We may not like austerity, but it is necessary

Size of province’s public sector must shrink “to cut the costs of an institution this province cannot afford to operate — that is, until we see an increase in the price of oil.”

Not “Our” Crises: an anti-austerity manifesto, by Hans Rollmann, points out the obvious in Newfoundland and Labrador, and perhaps unfortunately the same could be said for the entire Canadian economy and our political system. We are indeed ruled by an elite that we elect that has its hands in our pockets and that should perhaps stop. Fact is Canadians are too apathetic and comfortable to do anything about it, a situation that might finally be changing.

But what is missing in this article is some mention of the burgeoning cost of the public sector in Newfoundland and Labrador. Is there no room for commentary on the fact one in three or four persons works for government in this province, a situation that is not sustainable and that has to change to cut the costs of an institution this province cannot afford to operate — that is, until we see an increase in the price of oil.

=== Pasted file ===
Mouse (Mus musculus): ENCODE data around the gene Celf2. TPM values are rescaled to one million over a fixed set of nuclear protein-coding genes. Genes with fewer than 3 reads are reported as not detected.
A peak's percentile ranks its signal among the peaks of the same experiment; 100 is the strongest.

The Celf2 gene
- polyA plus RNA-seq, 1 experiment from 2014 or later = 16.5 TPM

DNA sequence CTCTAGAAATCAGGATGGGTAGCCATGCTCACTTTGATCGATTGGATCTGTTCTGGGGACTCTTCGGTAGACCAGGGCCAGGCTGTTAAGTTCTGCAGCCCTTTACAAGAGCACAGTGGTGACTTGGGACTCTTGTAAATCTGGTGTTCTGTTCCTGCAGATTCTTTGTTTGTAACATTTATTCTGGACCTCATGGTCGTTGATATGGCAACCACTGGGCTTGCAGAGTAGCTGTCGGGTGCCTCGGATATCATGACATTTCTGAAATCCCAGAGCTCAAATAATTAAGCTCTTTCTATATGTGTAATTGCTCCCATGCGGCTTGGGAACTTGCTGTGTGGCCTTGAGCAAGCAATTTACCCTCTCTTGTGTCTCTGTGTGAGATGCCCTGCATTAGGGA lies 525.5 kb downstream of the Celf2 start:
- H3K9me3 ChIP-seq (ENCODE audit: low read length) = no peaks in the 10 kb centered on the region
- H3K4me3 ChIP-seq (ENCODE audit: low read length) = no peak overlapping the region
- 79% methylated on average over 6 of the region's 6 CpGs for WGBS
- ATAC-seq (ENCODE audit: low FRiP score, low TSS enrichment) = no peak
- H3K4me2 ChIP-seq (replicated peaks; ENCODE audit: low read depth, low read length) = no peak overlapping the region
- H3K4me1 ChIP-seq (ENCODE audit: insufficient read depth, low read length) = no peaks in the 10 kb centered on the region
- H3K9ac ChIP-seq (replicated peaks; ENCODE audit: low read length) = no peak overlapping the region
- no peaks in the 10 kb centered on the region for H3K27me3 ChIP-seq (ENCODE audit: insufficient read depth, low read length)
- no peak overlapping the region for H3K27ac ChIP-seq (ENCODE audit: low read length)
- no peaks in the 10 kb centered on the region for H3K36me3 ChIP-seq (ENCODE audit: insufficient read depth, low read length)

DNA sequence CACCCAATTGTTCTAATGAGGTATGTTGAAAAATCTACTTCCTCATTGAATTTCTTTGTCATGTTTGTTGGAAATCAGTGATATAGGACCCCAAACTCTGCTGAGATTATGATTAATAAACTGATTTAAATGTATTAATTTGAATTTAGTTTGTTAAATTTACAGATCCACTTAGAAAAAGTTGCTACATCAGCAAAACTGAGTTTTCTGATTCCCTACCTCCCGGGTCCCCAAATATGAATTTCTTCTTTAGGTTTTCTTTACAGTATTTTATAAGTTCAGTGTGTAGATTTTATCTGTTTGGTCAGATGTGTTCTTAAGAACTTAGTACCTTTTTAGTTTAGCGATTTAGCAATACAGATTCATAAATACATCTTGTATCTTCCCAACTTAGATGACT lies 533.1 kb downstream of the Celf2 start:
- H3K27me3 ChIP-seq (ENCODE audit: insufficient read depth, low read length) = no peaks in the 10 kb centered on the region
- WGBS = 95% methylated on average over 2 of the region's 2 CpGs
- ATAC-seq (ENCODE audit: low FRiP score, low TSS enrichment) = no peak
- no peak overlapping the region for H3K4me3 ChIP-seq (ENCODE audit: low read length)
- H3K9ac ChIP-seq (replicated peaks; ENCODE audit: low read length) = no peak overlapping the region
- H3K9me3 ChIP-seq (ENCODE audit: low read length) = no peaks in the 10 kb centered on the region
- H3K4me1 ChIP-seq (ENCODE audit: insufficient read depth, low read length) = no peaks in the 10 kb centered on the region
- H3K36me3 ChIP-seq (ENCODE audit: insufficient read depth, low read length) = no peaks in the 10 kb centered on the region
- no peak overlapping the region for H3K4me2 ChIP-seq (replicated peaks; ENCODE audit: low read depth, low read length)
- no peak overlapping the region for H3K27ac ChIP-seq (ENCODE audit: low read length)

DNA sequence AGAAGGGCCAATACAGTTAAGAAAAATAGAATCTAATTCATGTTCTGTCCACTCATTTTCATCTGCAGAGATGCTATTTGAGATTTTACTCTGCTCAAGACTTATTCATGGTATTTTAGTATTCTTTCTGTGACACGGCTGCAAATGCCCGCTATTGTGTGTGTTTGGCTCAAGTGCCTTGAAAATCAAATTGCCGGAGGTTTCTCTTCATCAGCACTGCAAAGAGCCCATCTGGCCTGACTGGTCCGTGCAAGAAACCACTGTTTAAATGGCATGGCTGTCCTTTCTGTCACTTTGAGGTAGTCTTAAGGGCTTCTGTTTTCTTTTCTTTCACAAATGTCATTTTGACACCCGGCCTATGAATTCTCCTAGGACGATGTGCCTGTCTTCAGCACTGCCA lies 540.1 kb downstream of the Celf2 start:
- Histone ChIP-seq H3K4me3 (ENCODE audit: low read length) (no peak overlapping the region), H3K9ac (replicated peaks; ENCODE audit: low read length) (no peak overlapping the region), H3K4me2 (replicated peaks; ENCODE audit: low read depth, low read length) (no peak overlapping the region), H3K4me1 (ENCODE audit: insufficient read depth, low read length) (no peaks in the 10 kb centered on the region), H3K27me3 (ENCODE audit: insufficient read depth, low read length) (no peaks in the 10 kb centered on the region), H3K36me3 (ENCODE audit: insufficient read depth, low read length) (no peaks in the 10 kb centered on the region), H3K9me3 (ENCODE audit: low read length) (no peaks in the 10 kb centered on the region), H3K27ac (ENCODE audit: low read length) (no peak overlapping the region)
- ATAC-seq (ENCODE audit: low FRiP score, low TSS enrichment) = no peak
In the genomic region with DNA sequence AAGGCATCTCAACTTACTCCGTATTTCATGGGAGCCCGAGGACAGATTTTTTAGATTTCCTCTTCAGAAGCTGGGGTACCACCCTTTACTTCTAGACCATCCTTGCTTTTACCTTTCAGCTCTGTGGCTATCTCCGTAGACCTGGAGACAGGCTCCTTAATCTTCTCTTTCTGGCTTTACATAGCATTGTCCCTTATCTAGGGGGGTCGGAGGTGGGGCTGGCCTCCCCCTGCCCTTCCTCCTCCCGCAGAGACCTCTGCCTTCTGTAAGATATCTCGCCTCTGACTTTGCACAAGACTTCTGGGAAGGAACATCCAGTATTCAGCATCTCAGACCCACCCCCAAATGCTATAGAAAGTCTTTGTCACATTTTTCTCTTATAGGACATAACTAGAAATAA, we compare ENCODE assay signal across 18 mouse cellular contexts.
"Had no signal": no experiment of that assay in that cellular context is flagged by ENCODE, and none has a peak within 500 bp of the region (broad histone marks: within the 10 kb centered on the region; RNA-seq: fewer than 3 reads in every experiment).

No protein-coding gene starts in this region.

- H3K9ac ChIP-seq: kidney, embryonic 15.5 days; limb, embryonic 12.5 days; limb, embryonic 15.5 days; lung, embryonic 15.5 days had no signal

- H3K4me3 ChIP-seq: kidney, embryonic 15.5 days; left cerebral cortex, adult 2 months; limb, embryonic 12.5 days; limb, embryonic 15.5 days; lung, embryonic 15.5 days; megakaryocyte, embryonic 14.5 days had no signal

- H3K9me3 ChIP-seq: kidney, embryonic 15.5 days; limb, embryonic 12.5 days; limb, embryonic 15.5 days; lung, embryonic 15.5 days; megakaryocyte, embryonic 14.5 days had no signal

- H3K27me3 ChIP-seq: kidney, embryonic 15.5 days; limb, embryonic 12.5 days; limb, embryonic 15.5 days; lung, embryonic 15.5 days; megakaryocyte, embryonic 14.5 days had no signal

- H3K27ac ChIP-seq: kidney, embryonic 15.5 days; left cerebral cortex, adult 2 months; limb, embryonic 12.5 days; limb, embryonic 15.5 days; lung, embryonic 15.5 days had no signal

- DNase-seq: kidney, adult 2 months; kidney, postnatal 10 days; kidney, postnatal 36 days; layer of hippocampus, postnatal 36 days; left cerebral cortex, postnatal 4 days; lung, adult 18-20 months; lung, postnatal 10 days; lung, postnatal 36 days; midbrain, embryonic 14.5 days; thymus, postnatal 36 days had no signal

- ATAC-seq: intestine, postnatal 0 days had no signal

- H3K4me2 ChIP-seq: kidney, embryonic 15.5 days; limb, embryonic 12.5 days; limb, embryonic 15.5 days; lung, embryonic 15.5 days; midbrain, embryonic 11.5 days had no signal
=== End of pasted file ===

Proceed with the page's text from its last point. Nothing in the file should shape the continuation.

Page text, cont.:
I’m guessing, commentary on the role of public sector unions in negotiating these very high compensation levels might not be popular with the audience. According to a recent article in The Telegram, 2,000-plus government employees earn in excess of $100,000 per year. I do not know what they do, but isn’t that kind of high, and isn’t that more than $200 million?

Not discussing public sector wages as a contributing factor and the need for wage restraint in government is in line with pro-union objectives of CUPE, NAPE and the Council of Canadians. Continuing to justify gouging the private sector (or what is left of the rest of us) under the guise of threats of cutbacks to government services through the vilification of “austerity” is of real benefit to these organizations. Conveniently scapegoating elites in government takes attention away from excessive expenditures that include high levels of union-negotiated public sector compensation.

In my household, when I run out of money I am forced to cut spending — austerity. I do not like it, but it is not evil. If there is no work I am also forced to do what I can and perhaps work for less. It does not matter who spent all of the money and why it was spent. The money is gone. Why is the situation different for government in this province? Why target a specific group? I’m sure everyone had good, self-interested (like all of the rest of us) intentions. There was even a lot of public support when times were good. The reality is that cuts are going to have to be made to bring government costs in line with the province’s ability to pay.

Like it or not, austerity is coming.

R. James Weick / St. John’s

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